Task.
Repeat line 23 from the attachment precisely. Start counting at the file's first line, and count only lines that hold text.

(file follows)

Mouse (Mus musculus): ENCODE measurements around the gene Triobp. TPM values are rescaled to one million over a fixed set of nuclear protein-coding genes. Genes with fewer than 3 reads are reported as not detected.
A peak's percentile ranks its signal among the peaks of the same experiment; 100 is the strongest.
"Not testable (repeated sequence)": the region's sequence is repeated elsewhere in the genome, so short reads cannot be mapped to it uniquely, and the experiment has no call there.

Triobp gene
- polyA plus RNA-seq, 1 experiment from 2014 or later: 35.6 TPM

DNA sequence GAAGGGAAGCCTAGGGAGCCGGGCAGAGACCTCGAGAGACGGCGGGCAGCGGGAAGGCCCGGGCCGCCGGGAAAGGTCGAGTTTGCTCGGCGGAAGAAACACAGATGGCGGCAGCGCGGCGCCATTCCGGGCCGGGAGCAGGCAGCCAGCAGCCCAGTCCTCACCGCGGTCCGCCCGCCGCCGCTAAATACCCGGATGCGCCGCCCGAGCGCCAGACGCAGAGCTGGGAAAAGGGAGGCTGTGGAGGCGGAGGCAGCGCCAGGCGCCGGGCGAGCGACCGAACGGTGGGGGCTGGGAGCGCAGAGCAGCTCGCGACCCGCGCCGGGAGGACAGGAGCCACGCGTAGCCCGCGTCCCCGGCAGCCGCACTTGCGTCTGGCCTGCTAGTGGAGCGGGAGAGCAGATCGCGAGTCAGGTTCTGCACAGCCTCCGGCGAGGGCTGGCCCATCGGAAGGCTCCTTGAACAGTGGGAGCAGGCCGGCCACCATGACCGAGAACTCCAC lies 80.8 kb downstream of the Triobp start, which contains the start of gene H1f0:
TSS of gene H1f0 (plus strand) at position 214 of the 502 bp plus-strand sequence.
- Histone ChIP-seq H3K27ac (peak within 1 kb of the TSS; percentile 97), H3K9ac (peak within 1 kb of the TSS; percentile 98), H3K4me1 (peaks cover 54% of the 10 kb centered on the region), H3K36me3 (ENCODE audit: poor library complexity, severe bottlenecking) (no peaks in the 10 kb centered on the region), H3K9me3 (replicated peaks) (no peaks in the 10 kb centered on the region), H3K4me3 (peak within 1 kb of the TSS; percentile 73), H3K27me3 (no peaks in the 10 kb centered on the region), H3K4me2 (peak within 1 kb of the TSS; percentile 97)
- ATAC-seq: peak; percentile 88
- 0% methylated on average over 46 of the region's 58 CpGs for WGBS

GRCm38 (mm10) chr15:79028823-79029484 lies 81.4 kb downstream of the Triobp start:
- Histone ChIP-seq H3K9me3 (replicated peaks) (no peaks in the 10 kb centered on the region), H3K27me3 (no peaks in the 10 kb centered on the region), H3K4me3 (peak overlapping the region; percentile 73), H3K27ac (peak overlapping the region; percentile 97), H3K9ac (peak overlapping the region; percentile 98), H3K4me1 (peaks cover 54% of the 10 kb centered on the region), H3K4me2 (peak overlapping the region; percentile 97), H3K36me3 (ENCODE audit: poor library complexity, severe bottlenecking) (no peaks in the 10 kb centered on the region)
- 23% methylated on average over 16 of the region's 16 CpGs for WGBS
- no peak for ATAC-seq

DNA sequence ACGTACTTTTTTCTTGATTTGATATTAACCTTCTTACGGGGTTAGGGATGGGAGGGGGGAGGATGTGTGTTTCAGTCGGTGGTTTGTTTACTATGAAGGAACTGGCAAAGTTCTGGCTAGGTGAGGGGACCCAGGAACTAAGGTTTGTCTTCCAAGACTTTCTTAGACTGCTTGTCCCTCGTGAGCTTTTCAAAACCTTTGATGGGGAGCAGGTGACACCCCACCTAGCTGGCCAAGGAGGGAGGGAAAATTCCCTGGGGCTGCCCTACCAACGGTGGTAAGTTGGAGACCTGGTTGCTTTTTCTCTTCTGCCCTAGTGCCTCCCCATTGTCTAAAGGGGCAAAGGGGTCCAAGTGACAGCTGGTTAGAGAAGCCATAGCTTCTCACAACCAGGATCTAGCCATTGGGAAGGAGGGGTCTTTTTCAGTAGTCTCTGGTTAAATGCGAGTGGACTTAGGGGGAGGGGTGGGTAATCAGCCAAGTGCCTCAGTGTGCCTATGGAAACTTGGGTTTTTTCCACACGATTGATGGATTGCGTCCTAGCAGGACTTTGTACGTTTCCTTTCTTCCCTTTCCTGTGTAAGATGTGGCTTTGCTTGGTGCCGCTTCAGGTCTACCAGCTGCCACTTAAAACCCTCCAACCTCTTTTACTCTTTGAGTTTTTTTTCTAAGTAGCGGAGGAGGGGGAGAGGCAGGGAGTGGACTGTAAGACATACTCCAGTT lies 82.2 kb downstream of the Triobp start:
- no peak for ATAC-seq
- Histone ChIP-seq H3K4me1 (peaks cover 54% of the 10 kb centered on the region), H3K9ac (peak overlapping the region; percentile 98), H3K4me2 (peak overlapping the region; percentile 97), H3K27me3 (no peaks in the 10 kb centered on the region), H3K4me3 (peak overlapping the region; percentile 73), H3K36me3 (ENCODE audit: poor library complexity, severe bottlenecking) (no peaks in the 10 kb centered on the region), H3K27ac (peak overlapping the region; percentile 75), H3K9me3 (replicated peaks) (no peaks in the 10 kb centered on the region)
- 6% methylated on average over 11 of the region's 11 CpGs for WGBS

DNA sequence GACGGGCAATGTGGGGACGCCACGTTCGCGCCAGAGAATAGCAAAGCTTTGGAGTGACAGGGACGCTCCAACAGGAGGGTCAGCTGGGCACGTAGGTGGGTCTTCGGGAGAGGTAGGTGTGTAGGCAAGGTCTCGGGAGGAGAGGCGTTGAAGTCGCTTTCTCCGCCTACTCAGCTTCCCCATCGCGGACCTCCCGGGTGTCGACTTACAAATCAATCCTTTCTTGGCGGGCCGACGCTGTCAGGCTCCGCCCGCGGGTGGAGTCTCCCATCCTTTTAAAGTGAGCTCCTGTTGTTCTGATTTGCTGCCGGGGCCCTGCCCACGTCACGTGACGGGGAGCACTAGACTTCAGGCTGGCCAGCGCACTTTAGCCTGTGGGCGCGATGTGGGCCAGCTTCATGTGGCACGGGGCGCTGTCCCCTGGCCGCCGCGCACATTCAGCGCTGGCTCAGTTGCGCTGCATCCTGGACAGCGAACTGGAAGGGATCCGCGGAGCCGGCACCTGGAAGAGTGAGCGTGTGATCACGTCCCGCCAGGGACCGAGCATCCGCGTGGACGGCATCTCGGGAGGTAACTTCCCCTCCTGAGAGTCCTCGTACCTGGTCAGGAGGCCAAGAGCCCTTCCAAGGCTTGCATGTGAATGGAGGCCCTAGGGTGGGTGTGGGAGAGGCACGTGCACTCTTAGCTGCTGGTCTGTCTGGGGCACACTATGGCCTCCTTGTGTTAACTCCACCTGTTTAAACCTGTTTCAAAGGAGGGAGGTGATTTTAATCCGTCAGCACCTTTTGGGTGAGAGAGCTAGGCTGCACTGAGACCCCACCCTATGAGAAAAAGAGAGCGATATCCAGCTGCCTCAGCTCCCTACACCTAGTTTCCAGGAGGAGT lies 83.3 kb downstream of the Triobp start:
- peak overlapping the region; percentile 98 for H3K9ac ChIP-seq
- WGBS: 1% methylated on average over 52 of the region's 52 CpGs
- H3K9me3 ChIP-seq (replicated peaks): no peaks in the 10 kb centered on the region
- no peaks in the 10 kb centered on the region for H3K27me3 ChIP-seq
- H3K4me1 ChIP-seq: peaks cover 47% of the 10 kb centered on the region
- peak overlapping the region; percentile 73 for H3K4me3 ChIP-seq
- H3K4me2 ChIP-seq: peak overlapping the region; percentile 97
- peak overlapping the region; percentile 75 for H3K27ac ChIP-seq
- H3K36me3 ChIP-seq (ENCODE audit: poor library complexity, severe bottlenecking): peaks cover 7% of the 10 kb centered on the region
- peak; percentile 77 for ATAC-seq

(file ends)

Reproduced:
- no peaks in the 10 kb centered on the region for H3K27me3 ChIP-seq